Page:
(Bloomberg) — Saudi Arabia and Russia summoned OPEC+ ministers who oversee their oil production cuts for last-minute talks on Saturday, as the cartel prepares for a decision on whether to delay January’s output increase.
A clear majority of OPEC+ watchers expect the group to maintain their supply curbs at current levels for a few months longer due to lingering uncertainty about the strength of demand. However, the decision is by no means certain amid public complaints from Iraq and Nigeria, and private discord with the United Arab Emirates.
The two leading members of Organization of Petroleum Exporting Countries and its allies, Russia’s Deputy Prime Minister Alexander Novak and Saudi Energy Minister Abdulaziz bin Salman, requested an informal video conference with their counterparts from the Joint Ministerial Monitoring Committee, which includes Algeria, Kazakhstan, Iraq, Nigeria and the UAE, according to a letter seen by Bloomberg.
The unscheduled gathering comes just two days before a full OPEC ministerial meeting on Nov. 30, which will be followed by OPEC+ talks on Dec. 1. The JMMC met online as recently as Nov. 17, but that ended without any kind of recommendation about delaying the January supply increase.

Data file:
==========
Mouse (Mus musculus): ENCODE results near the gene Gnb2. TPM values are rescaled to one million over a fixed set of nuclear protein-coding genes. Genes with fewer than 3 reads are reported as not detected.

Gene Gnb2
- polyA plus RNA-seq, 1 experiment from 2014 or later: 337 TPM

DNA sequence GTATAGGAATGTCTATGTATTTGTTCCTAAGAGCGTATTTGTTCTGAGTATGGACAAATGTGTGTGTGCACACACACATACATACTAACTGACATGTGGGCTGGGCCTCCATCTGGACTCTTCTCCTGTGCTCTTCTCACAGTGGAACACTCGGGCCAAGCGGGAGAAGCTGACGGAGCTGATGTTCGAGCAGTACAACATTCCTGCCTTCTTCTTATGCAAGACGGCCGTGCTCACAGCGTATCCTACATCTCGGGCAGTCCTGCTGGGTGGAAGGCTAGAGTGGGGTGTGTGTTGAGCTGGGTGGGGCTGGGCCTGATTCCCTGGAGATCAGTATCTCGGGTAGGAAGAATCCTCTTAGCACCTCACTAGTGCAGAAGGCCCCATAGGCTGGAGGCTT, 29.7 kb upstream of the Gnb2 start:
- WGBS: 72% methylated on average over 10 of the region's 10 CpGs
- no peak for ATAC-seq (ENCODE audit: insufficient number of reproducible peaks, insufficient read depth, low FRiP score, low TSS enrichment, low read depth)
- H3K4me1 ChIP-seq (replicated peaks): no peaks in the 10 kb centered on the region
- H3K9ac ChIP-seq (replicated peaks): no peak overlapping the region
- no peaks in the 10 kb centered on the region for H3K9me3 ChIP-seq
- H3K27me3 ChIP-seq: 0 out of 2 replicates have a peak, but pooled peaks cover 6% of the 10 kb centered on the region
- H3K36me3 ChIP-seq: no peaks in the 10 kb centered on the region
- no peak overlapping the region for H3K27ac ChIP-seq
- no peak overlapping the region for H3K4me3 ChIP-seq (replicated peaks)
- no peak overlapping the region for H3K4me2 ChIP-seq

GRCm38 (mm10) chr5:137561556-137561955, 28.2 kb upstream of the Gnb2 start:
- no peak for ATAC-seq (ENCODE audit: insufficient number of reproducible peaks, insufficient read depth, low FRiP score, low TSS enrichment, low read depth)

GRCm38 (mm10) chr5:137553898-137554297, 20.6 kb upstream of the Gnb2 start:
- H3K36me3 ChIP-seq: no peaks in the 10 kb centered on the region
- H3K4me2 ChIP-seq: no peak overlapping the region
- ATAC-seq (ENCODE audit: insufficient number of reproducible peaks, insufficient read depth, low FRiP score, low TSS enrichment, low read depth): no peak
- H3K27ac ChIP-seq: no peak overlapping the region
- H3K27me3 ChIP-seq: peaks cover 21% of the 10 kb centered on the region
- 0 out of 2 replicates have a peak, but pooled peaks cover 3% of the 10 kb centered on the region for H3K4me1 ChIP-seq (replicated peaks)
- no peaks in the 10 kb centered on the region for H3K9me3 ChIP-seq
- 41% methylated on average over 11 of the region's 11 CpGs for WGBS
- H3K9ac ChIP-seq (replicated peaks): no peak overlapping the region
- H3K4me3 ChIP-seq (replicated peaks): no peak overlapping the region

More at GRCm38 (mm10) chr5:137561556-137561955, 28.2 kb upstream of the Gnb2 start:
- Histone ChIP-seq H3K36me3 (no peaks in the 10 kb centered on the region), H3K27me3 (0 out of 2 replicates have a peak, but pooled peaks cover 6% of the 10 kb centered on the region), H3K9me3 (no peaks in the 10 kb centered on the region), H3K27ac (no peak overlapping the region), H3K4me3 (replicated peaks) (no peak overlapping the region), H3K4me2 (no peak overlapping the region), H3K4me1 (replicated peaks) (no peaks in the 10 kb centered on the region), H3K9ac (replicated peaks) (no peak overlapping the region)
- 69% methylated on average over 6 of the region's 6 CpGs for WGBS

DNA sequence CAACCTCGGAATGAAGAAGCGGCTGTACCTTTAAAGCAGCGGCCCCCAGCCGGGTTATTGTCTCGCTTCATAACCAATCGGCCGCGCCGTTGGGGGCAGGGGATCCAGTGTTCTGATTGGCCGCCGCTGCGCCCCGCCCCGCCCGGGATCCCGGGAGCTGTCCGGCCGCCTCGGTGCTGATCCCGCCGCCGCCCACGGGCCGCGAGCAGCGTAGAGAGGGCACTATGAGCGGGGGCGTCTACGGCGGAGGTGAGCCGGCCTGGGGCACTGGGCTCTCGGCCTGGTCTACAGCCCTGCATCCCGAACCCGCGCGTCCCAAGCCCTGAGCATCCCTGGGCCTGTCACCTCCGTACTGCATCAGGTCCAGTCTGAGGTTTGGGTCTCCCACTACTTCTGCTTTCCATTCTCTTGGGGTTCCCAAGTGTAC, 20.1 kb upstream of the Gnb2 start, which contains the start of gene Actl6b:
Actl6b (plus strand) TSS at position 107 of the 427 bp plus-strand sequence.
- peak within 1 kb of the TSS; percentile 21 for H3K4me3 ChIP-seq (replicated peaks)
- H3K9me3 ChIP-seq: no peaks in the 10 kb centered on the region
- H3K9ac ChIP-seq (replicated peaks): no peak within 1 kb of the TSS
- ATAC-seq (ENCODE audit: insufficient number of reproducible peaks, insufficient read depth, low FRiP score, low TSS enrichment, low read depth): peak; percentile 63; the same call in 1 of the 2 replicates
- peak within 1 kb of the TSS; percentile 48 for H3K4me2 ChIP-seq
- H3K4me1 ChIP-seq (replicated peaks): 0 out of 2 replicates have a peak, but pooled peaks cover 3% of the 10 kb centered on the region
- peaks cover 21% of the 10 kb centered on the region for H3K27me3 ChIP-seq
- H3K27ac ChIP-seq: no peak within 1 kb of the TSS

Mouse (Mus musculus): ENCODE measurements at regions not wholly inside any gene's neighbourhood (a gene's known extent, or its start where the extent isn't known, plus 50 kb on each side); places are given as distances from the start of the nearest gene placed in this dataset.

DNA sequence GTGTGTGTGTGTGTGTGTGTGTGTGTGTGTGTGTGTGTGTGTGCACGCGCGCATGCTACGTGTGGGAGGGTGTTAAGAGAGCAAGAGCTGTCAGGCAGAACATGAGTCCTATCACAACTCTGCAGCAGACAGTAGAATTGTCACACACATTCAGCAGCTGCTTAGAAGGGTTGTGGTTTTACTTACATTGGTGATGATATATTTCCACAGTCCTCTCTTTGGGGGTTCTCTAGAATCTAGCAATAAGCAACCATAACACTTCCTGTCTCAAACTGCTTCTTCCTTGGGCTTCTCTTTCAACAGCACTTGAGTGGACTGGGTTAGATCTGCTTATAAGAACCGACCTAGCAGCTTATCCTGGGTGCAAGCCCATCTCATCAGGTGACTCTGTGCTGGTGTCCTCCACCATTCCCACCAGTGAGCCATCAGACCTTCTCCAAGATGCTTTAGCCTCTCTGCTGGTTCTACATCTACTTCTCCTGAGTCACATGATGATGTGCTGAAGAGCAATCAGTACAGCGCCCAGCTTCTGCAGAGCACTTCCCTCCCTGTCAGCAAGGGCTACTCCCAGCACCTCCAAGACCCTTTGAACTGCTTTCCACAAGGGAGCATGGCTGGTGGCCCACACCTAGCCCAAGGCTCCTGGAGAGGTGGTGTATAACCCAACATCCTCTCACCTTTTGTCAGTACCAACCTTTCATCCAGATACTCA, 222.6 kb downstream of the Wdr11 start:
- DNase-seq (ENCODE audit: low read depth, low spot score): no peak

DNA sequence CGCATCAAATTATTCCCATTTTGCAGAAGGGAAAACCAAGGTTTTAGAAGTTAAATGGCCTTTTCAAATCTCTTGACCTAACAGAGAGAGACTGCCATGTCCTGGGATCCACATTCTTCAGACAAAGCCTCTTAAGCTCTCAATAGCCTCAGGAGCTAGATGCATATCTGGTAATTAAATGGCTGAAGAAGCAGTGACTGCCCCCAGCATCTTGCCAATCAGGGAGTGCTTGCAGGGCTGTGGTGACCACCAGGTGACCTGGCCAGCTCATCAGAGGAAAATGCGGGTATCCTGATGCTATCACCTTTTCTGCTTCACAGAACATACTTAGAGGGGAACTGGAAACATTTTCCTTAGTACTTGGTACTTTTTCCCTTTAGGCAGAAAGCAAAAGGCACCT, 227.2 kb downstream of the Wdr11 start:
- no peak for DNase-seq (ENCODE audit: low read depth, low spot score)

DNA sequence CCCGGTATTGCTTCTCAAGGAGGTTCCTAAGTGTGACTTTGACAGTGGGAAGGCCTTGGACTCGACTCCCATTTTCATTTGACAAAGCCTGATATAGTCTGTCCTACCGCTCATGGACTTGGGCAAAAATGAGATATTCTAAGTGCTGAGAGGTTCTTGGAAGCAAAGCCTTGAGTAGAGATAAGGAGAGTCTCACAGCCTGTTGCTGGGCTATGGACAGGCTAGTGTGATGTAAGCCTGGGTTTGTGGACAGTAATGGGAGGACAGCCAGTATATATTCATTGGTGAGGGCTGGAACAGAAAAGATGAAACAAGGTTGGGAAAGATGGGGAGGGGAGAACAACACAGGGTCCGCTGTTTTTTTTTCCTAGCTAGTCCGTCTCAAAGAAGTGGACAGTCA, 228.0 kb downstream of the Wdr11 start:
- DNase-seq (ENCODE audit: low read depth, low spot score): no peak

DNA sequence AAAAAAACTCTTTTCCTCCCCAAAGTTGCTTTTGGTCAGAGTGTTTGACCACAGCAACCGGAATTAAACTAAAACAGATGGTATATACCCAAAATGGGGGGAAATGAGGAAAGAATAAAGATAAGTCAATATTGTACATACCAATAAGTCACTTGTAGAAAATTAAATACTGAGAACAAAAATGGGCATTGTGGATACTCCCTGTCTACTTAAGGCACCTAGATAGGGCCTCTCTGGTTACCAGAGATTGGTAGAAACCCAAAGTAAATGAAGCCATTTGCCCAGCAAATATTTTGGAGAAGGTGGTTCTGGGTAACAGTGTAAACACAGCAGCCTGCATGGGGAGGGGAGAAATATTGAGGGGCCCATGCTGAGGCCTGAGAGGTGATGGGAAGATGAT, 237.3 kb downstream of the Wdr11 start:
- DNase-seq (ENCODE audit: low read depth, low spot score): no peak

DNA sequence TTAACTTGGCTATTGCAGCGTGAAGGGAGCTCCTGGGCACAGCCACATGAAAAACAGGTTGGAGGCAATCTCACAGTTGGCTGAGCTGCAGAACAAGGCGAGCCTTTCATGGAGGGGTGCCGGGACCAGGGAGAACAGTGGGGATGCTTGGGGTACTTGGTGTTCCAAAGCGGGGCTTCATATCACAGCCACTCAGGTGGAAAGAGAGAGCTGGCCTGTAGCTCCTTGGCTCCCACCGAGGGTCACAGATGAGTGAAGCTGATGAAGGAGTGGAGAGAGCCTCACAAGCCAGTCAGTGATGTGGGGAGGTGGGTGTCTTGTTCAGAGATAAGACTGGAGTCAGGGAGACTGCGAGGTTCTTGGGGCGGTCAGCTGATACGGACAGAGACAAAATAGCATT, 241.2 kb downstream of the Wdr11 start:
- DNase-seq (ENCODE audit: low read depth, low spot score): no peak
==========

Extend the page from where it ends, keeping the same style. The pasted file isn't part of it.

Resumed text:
On Thursday, Algerian Energy Minister Abdelmadjid Attar — who this year holds OPEC’s rotating presidency — told Bloomberg News that the group must remain cautious because the recent surge in oil to $45 a barrel in New York this week could prove fragile.
A separate meeting of a committee of OPEC technical experts considered data that pointed to the risk of a new oil surplus early next year if the cartel and its allies decide to go ahead with the production increase. The 23-nation OPEC+ coalition is scheduled to ease its 7.7 million barrels a day of production cuts by 1.9 million barrels a day from Jan. 1
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